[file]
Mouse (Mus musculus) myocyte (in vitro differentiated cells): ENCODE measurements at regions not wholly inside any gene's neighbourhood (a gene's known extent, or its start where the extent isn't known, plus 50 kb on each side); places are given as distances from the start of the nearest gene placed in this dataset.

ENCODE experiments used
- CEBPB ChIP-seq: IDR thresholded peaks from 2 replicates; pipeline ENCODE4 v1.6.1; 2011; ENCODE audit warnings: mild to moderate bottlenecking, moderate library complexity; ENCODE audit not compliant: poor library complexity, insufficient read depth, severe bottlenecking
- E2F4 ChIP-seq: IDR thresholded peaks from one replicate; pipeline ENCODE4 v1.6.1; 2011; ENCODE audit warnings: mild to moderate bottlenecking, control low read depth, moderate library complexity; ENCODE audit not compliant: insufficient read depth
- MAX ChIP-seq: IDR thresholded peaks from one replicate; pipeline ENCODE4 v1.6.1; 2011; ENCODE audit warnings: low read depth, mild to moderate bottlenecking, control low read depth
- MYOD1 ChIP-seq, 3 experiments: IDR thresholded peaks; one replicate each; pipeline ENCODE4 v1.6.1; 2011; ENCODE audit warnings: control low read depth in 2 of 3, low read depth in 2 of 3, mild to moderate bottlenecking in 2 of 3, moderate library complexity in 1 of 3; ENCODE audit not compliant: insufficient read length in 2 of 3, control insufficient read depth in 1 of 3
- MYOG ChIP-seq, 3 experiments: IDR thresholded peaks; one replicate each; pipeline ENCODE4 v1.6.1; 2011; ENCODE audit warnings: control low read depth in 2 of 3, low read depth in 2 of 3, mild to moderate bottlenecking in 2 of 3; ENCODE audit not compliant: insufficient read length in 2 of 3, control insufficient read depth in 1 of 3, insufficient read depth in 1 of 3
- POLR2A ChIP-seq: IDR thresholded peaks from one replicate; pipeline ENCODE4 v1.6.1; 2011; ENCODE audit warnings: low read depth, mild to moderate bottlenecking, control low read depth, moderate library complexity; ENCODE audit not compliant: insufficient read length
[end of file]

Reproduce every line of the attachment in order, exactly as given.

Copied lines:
Mouse (Mus musculus) myocyte (in vitro differentiated cells): ENCODE measurements at regions not wholly inside any gene's neighbourhood (a gene's known extent, or its start where the extent isn't known, plus 50 kb on each side); places are given as distances from the start of the nearest gene placed in this dataset.

ENCODE experiments used
- CEBPB ChIP-seq: IDR thresholded peaks from 2 replicates; pipeline ENCODE4 v1.6.1; 2011; ENCODE audit warnings: mild to moderate bottlenecking, moderate library complexity; ENCODE audit not compliant: poor library complexity, insufficient read depth, severe bottlenecking
- E2F4 ChIP-seq: IDR thresholded peaks from one replicate; pipeline ENCODE4 v1.6.1; 2011; ENCODE audit warnings: mild to moderate bottlenecking, control low read depth, moderate library complexity; ENCODE audit not compliant: insufficient read depth
- MAX ChIP-seq: IDR thresholded peaks from one replicate; pipeline ENCODE4 v1.6.1; 2011; ENCODE audit warnings: low read depth, mild to moderate bottlenecking, control low read depth
- MYOD1 ChIP-seq, 3 experiments: IDR thresholded peaks; one replicate each; pipeline ENCODE4 v1.6.1; 2011; ENCODE audit warnings: control low read depth in 2 of 3, low read depth in 2 of 3, mild to moderate bottlenecking in 2 of 3, moderate library complexity in 1 of 3; ENCODE audit not compliant: insufficient read length in 2 of 3, control insufficient read depth in 1 of 3
- MYOG ChIP-seq, 3 experiments: IDR thresholded peaks; one replicate each; pipeline ENCODE4 v1.6.1; 2011; ENCODE audit warnings: control low read depth in 2 of 3, low read depth in 2 of 3, mild to moderate bottlenecking in 2 of 3; ENCODE audit not compliant: insufficient read length in 2 of 3, control insufficient read depth in 1 of 3, insufficient read depth in 1 of 3
- POLR2A ChIP-seq: IDR thresholded peaks from one replicate; pipeline ENCODE4 v1.6.1; 2011; ENCODE audit warnings: low read depth, mild to moderate bottlenecking, control low read depth, moderate library complexity; ENCODE audit not compliant: insufficient read length